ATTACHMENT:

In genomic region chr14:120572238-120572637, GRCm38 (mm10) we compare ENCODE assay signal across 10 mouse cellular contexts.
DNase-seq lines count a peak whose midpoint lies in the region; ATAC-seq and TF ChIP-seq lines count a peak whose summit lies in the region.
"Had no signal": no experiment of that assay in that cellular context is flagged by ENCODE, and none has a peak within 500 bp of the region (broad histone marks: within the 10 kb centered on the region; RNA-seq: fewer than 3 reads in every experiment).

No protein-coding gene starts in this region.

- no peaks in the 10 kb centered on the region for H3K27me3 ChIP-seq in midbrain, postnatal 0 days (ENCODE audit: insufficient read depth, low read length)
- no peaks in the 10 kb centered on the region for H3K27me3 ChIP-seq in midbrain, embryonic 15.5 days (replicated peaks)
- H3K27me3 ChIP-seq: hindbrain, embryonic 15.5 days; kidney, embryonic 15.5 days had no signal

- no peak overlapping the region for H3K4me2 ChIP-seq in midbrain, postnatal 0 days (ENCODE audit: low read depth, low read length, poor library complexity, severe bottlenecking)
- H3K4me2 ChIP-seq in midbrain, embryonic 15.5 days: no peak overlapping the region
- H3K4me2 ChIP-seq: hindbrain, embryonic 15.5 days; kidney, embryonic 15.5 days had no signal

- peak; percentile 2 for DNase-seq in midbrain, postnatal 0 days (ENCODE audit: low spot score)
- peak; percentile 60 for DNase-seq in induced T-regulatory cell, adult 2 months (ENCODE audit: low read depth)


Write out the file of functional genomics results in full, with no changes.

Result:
In genomic region chr14:120572238-120572637, GRCm38 (mm10) we compare ENCODE assay signal across 10 mouse cellular contexts.
DNase-seq lines count a peak whose midpoint lies in the region; ATAC-seq and TF ChIP-seq lines count a peak whose summit lies in the region.
"Had no signal": no experiment of that assay in that cellular context is flagged by ENCODE, and none has a peak within 500 bp of the region (broad histone marks: within the 10 kb centered on the region; RNA-seq: fewer than 3 reads in every experiment).

No protein-coding gene starts in this region.

- no peaks in the 10 kb centered on the region for H3K27me3 ChIP-seq in midbrain, postnatal 0 days (ENCODE audit: insufficient read depth, low read length)
- no peaks in the 10 kb centered on the region for H3K27me3 ChIP-seq in midbrain, embryonic 15.5 days (replicated peaks)
- H3K27me3 ChIP-seq: hindbrain, embryonic 15.5 days; kidney, embryonic 15.5 days had no signal

- no peak overlapping the region for H3K4me2 ChIP-seq in midbrain, postnatal 0 days (ENCODE audit: low read depth, low read length, poor library complexity, severe bottlenecking)
- H3K4me2 ChIP-seq in midbrain, embryonic 15.5 days: no peak overlapping the region
- H3K4me2 ChIP-seq: hindbrain, embryonic 15.5 days; kidney, embryonic 15.5 days had no signal

- peak; percentile 2 for DNase-seq in midbrain, postnatal 0 days (ENCODE audit: low spot score)
- peak; percentile 60 for DNase-seq in induced T-regulatory cell, adult 2 months (ENCODE audit: low read depth)